One of my tutors was a midwife and she fuelled my passion to become a midwife on a daily basis. I was like a sponge soaking up all of her midwifery stories and experiences.  It was exhilarating and actually WANTED to go to college to learn!!  She told us on numerous occasions that midwifery was a very competitive profession and that rejection is high simply due to the high caliber of applicants and sheer number of midwifery candidates.  This didn’t deter me one little bit.  If anything, it made me more determined and I began to look for ways to stand out from the crowd – so I joined the nurse bank at the local acute trust.

This was NOT what I wanted to do!  I emptied commodes, cleaned commodes, made beds, handed out lunches, fed patients who wouldn’t do it themselves, assisted patients to the bathroom, bathed patients, and basically fetched and carried for the overworked nurses on the ward.  By golly it was HARD! But, once again, it made me determined to gain precious experience of working in a hospital setting and gave me a better chance of being accepted onto my midwifery course......and accepted I was!!!

I remember my interview as though it was yesterday and I was an absolute bag of nerves! However, the other applicants were ALSO a bag of nerves so I didn’t feel quite so bad!  Waiting for the acceptance/rejection letter was torture but it was soooo worth it when the letter started with ‘we are pleased to inform you that your recent application to study midwifery has been accepted’. The memory is etched in my mind and will stay with me forever!

The feeling of elation was short lived when I discovered I was pregnant again.  Don’t get me wrong, I was absolutely thrilled beyond words to discover I was expecting again and even more overjoyed when I discovered that there was not one but two babies  but bitterly disappointed that, for me, my aspirations of becoming a midwife were put on hold for another year..... This, of course, left my mind when my beautiful baby boys were born. First Harry weighing 6lb 12oz and then Elliot weighing in at a dainty 5lb 13 ½ oz.

Not to be deterred, I reapplied for midwifery when the boys were 9 months old and, to my absolute delight, I was once again accepted. 

Being a student midwife was wonderful, scary, exhilarating, exhausting, inspirational, frustrating and sheer hard work requiring every ounce of endurance I could muster. As time wore on, I realised that I “felt” more and more like a real midwife – still so much to learn and experience, but something had changed inside me. From just being interested in birth I wanted to know everything about everything to do with pregnancy, birth, and early motherhood and I had opinions on all the whys and wherefores (and still do).  Looking back, I’m still not sure how I survived those three years as a student midwife!  Juggling a house, a husband, shift work, assignments and four children was HARD but I was so proud of myself for achieving my dream and I finished university with a first class degree with honours – and honoured I truly was.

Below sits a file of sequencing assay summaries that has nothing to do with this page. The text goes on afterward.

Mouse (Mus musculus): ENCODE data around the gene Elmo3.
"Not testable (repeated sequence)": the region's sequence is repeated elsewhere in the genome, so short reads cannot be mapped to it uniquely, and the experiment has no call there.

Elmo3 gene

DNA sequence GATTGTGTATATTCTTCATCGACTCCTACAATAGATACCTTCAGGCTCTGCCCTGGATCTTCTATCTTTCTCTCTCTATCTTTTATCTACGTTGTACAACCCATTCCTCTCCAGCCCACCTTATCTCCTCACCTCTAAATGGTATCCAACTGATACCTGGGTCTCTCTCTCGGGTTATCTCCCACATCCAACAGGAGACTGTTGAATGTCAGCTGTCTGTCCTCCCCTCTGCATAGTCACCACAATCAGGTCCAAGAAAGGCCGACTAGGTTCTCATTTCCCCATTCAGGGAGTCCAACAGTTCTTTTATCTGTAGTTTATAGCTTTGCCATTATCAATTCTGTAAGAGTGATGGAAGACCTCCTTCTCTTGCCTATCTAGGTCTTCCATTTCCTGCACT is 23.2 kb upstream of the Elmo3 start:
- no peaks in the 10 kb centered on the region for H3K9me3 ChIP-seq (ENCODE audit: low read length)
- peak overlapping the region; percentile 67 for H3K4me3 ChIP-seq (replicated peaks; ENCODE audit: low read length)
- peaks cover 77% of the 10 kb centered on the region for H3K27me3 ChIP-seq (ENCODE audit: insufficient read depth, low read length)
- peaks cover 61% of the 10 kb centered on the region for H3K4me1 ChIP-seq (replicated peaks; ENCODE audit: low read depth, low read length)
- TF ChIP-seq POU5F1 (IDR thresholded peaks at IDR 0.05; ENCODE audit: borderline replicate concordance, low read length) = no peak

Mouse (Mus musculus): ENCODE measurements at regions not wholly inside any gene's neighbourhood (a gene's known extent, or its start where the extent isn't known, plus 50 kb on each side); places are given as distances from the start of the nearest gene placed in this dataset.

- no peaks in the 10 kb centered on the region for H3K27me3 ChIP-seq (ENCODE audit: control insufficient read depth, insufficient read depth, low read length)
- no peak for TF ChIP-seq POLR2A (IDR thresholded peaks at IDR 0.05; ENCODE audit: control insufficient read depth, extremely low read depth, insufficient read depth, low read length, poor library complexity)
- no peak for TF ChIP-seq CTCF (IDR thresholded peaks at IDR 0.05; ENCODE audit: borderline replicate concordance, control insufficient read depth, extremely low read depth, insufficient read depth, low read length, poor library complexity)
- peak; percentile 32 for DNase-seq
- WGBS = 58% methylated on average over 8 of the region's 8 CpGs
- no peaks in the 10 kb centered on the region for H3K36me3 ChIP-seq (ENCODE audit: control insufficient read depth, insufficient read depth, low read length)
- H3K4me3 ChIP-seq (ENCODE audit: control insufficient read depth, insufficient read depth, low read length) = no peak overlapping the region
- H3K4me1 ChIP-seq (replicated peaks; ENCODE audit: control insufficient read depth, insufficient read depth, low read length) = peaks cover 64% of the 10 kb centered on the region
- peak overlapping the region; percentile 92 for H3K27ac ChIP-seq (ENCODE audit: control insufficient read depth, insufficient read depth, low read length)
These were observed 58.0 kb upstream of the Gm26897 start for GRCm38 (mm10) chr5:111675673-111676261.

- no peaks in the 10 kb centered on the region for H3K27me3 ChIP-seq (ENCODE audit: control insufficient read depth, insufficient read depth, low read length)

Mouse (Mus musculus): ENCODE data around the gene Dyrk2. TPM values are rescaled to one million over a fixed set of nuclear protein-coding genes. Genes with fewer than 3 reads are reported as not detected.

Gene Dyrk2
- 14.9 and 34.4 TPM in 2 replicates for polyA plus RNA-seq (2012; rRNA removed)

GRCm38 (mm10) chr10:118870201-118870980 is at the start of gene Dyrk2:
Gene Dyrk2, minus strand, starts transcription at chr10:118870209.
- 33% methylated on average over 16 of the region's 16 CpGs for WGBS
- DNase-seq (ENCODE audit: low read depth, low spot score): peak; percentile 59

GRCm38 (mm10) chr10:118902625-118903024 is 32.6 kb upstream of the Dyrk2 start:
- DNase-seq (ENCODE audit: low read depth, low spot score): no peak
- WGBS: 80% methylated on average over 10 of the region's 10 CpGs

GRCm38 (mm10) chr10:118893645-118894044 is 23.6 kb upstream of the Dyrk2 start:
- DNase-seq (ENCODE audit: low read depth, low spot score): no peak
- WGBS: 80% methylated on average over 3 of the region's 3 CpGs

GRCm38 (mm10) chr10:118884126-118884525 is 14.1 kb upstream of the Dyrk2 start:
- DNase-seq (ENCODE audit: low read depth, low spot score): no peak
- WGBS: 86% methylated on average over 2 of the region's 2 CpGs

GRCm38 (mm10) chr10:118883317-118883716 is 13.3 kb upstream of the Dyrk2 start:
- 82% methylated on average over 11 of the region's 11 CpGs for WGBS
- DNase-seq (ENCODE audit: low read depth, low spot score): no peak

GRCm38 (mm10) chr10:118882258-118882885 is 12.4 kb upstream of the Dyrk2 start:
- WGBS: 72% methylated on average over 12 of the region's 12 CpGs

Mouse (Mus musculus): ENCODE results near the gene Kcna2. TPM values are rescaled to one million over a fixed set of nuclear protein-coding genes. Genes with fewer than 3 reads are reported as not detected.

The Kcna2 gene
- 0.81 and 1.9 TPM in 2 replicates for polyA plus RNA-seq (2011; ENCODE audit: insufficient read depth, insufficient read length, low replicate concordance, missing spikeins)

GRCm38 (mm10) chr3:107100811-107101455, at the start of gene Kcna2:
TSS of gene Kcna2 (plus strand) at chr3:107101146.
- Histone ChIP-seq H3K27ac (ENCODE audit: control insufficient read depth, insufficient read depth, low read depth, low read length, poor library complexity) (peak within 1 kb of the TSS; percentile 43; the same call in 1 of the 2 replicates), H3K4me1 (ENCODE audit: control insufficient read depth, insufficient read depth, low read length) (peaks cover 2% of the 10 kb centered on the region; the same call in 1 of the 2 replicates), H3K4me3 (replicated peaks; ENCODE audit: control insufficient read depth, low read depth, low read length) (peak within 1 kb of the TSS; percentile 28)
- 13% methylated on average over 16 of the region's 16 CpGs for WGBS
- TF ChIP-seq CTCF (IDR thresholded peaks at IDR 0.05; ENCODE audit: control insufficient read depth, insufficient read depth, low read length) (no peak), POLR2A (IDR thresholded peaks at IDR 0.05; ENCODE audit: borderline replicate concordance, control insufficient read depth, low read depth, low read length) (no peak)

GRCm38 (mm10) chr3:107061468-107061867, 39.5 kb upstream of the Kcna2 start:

I qualified in the September and started work at the local acute trust in the October.  It was amazing and I loved every second of it!  As I neared the end of my six month temporary position I was extremely fortunate to secure employment in one of the largest maternity units in the UK and stayed there for 18 months gaining invaluable experience working as a rotational midwife on the antenatal ward, postnatal ward, labour ward, midwifery led unit and was even fortunate to work a stint on community.  It was whilst I was on community that I saw the benefits of continuity of care and the effects it had on the women I looked after and I wanted more!!! Unfortunately, my little stint on community was only temporary for 6 months and I was due to go back to being a rotational midwife in the main hospital.  I did NOT want to do this as at all so I enquired to One to One Midwives to see when they were recruiting as I knew they were based in the heart of the community and I knew this is where I wanted to be.

I have been working for One to One since November 2011 and feel that I have found my niche in midwifery.  It has been challenging at times and it has certainly stretched my midwifery knowledge to the max but it has been such a privilege to be a primary caregiver and I gain so much satisfaction from truly getting to know the women in my care throughout their pregnancy and beyond.  I have built up so many special bonds with not only the women but their families too and I’m not ashamed to say that I have shed a tear on numerous occasions when discharging my women! 

My passion for birth and pregnancy is constantly growing and I’m not sure it will ever stop! As long as there is more to be learned I will continue to grow and offer my services as a One to One midwife to the women of the Wirral and I look forward to meeting you on your journey.......

Blog Topics


Last Posted: 07-Apr-2016 | Total Posts: 2


Last Posted: 04-Jun-2015 | Total Posts: 2


Last Posted: 10-Oct-2015 | Total Posts: 2


Last Posted: 04-Jun-2015 | Total Posts: 3


Last Posted: 28-Nov-2017 | Total Posts: 23


Last Posted: 28-Apr-2017 | Total Posts: 12